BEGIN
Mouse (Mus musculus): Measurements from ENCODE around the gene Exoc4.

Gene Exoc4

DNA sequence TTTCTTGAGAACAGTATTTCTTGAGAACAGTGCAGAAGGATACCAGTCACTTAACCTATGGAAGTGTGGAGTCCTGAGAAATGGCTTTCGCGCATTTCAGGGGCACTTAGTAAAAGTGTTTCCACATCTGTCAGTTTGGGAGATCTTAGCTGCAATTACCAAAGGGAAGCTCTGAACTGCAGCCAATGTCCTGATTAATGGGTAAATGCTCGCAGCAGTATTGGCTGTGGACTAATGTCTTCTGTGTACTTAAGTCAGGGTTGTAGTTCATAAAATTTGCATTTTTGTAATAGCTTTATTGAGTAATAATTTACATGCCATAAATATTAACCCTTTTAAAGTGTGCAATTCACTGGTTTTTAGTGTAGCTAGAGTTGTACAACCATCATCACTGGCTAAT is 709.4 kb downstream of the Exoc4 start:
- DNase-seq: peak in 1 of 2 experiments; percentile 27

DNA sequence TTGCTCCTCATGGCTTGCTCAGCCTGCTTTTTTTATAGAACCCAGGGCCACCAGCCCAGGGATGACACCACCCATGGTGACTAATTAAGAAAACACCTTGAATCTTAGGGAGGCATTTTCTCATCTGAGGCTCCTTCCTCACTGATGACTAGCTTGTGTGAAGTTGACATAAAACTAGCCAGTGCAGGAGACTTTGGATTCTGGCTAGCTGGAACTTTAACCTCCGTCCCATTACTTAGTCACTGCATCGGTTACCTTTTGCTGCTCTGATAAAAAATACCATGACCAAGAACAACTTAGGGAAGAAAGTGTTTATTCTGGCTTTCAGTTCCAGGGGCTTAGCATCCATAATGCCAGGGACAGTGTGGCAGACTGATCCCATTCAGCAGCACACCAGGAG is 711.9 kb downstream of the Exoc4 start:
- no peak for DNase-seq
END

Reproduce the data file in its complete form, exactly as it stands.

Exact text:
Mouse (Mus musculus): Measurements from ENCODE around the gene Exoc4.

Gene Exoc4

DNA sequence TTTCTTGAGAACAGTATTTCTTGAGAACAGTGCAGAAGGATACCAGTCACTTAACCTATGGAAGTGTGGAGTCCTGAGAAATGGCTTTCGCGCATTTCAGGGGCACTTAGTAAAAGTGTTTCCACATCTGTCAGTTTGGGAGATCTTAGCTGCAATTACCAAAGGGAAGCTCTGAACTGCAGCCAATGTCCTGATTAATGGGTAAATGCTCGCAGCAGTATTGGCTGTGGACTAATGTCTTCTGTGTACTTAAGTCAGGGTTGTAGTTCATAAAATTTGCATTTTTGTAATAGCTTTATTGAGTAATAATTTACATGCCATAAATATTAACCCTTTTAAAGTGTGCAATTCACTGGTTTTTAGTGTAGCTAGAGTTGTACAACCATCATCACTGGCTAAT is 709.4 kb downstream of the Exoc4 start:
- DNase-seq: peak in 1 of 2 experiments; percentile 27

DNA sequence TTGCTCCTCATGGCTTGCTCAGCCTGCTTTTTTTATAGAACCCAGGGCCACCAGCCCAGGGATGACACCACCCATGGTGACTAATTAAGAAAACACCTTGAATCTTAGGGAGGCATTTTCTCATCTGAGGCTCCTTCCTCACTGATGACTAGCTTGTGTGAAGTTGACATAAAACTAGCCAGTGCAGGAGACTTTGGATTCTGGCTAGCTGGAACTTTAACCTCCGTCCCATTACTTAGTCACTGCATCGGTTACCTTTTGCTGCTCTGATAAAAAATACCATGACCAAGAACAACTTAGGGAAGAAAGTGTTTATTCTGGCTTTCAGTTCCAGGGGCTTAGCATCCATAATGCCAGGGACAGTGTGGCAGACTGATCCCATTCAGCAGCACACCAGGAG is 711.9 kb downstream of the Exoc4 start:
- no peak for DNase-seq